Dora Wischik, MSN, RN-BC

Photo of Dora Wischik MSN, RN-BC
Yale University PhD

Dora Lendvai Wischik, RN was recently accepted to pursue her doctorate education in Nursing Science at Yale University’s School of Nursing under the mentorship of Robin Whittemore, RN FAAN. Dora has worked as a research nurse and study coordinator for national, VA-funded clinical trials at the West Los Angeles Healthcare system since 2014. Prior to her full-time engagement in research, she has worked as a bedside nurse at Cedars Sinai Medical Center in Los Angeles. Dora comes from a diverse background. As a native of Hungary, she has immigrated to the US to further her education and completed her BA in Political Science at Rutgers University with a full athletic scholarship. She has gained experience at a political think tank in New York City, then as a research analyst and administrative assistant at Southern California Public Radio before changing her career and pursuing nursing. Dora has a strong motivation to help and assist underserved populations in their healing and ask research questions that could mitigate today’s health problems. Most remarkably she travelled to Uganda on a nursing mission trip with UCLA to provide medical care to remote areas of the region. Additionally, she recently completed a self-initiated, 6-month research project at the West Los Angeles VA in the goal of finding nursing interventions that bring safer relief to patients’ anxiety and pain during invasive cardiac catheterization. Dora along with her husband and son has relocated to New Haven, CT to pursue her PhD at Yale starting in Fall 2018.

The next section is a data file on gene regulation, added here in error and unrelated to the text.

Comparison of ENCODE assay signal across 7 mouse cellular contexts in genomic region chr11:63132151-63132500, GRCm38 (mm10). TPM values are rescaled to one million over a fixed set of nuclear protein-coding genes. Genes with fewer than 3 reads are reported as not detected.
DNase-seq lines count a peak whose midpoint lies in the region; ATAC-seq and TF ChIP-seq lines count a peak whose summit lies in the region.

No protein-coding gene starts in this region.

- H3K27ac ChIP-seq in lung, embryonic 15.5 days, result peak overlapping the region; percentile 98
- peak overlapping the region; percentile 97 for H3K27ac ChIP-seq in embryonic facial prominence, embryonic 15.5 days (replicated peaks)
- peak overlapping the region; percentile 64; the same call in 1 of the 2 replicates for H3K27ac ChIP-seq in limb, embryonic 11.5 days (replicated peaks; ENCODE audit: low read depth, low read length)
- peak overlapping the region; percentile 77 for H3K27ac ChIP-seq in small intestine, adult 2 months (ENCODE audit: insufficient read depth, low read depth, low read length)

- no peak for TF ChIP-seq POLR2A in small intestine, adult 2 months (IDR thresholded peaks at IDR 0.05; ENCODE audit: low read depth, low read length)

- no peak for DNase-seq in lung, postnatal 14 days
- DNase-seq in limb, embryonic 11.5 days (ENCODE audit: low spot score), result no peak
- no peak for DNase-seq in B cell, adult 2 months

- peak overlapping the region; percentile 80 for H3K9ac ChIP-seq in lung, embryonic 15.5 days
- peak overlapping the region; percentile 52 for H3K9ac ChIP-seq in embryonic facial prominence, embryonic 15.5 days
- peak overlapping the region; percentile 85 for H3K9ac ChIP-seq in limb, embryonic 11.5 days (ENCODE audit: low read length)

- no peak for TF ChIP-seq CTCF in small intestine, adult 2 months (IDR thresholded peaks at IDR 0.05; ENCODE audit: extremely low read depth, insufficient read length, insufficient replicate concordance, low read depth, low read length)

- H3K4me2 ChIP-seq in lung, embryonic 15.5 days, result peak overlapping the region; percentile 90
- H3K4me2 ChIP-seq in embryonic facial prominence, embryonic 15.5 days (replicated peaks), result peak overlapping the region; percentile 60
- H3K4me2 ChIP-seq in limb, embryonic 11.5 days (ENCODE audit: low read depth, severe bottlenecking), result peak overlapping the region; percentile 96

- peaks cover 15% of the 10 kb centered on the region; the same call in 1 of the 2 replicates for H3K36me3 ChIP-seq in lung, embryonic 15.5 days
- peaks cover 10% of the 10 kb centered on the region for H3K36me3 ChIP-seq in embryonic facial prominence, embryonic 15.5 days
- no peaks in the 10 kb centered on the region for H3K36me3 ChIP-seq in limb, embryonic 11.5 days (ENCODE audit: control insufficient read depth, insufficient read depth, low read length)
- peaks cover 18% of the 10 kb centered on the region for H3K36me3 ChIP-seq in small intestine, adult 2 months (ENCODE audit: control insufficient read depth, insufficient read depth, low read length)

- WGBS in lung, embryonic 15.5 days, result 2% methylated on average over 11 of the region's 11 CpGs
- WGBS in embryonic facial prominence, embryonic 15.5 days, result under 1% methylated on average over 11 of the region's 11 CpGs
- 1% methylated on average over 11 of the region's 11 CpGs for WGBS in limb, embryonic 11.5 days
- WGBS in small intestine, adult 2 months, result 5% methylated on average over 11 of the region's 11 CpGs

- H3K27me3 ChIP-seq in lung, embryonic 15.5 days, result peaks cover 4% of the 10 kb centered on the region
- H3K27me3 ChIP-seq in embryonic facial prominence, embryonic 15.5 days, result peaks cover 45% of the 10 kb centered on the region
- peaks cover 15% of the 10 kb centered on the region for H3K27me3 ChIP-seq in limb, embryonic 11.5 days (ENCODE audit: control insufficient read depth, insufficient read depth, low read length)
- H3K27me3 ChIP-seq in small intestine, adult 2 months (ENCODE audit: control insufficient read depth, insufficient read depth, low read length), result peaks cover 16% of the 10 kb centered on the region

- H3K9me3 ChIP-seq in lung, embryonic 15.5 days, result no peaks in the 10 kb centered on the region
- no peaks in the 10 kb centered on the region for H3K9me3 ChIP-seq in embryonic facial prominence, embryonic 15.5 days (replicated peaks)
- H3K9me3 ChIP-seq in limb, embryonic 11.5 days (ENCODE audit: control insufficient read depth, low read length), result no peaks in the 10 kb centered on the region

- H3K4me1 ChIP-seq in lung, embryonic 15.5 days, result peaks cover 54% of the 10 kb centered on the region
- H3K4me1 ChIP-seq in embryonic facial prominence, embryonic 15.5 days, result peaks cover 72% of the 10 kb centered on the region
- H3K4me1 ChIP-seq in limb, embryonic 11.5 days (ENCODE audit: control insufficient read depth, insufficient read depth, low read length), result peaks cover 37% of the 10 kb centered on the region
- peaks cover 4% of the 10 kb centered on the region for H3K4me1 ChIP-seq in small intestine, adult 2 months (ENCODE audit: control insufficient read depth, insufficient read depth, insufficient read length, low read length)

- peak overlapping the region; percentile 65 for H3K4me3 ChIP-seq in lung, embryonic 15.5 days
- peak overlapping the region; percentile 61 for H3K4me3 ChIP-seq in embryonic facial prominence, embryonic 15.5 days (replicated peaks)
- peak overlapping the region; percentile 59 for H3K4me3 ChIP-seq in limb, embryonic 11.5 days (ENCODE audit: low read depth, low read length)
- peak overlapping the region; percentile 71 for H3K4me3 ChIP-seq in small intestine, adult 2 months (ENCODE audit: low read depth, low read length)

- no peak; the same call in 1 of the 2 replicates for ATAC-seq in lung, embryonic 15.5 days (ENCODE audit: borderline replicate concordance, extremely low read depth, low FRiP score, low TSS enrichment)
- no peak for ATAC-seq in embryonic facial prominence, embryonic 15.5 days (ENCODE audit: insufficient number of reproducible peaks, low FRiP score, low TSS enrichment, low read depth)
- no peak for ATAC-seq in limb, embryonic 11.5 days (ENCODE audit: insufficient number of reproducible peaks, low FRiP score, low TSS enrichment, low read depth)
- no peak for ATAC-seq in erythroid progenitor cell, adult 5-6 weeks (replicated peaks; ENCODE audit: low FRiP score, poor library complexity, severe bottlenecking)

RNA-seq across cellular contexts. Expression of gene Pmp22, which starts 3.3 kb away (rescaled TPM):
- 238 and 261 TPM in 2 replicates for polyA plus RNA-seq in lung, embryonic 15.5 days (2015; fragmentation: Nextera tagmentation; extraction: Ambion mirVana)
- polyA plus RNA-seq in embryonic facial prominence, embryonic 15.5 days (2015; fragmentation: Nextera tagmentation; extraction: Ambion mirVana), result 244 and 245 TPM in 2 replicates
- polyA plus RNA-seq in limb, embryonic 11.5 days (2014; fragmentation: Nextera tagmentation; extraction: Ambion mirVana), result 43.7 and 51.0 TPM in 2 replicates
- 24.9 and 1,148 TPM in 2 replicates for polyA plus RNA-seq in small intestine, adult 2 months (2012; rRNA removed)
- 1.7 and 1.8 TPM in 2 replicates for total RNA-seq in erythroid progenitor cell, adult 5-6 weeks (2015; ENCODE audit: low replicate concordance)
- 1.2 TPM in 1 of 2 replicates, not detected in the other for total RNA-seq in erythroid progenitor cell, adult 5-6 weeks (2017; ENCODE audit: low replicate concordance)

Research/Clinical Practice Area: Jonas Scholar – Chronic Health
Dissertation: Topic: Nursing Management of Effective Lifestyle Modifications in Veterans diagnosed with Pre-Diabetes Description: My dissertation will be focusing on identifying a cost-effective and impactful lifestyle modification nursing intervention that will be targeted to veterans diagnosed with pre-diabetes. Over 80 million Americans are diagnosed with this health condition and are expected to further develop diabetes (type 2) during their adult life. Lifestyle modifications – such as healthy eating, exercise, social networking, purposeful living with constant cognitive challenges and spirituality are all known to help offset the development of this chronic disease. Nurses are in a unique and primary role in helping and supporting patients to help find the most effective ways to get back into better health. As a nurse working with veterans and conducting research studies over the past 7 years, I would like to focus my efforts on this patient group.

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